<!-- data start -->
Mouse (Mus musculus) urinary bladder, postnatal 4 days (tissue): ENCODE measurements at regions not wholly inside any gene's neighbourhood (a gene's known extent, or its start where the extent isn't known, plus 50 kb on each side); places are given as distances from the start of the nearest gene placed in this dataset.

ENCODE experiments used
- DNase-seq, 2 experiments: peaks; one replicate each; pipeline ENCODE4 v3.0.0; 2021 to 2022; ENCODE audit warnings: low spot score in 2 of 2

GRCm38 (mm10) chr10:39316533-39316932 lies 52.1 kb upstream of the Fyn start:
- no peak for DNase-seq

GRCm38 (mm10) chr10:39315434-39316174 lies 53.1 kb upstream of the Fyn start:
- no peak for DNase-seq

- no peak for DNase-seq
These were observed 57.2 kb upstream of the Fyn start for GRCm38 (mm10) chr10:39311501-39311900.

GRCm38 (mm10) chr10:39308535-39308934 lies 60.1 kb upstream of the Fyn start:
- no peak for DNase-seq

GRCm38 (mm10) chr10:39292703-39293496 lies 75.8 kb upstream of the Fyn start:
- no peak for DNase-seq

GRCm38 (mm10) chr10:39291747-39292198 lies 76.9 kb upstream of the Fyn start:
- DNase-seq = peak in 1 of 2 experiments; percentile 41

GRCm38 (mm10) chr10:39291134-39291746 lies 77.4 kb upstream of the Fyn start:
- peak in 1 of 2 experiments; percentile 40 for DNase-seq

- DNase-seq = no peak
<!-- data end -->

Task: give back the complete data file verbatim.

Mouse (Mus musculus) urinary bladder, postnatal 4 days (tissue): ENCODE measurements at regions not wholly inside any gene's neighbourhood (a gene's known extent, or its start where the extent isn't known, plus 50 kb on each side); places are given as distances from the start of the nearest gene placed in this dataset.

ENCODE experiments used
- DNase-seq, 2 experiments: peaks; one replicate each; pipeline ENCODE4 v3.0.0; 2021 to 2022; ENCODE audit warnings: low spot score in 2 of 2

GRCm38 (mm10) chr10:39316533-39316932 lies 52.1 kb upstream of the Fyn start:
- no peak for DNase-seq

GRCm38 (mm10) chr10:39315434-39316174 lies 53.1 kb upstream of the Fyn start:
- no peak for DNase-seq

- no peak for DNase-seq
These were observed 57.2 kb upstream of the Fyn start for GRCm38 (mm10) chr10:39311501-39311900.

GRCm38 (mm10) chr10:39308535-39308934 lies 60.1 kb upstream of the Fyn start:
- no peak for DNase-seq

GRCm38 (mm10) chr10:39292703-39293496 lies 75.8 kb upstream of the Fyn start:
- no peak for DNase-seq

GRCm38 (mm10) chr10:39291747-39292198 lies 76.9 kb upstream of the Fyn start:
- DNase-seq = peak in 1 of 2 experiments; percentile 41

GRCm38 (mm10) chr10:39291134-39291746 lies 77.4 kb upstream of the Fyn start:
- peak in 1 of 2 experiments; percentile 40 for DNase-seq

- DNase-seq = no peak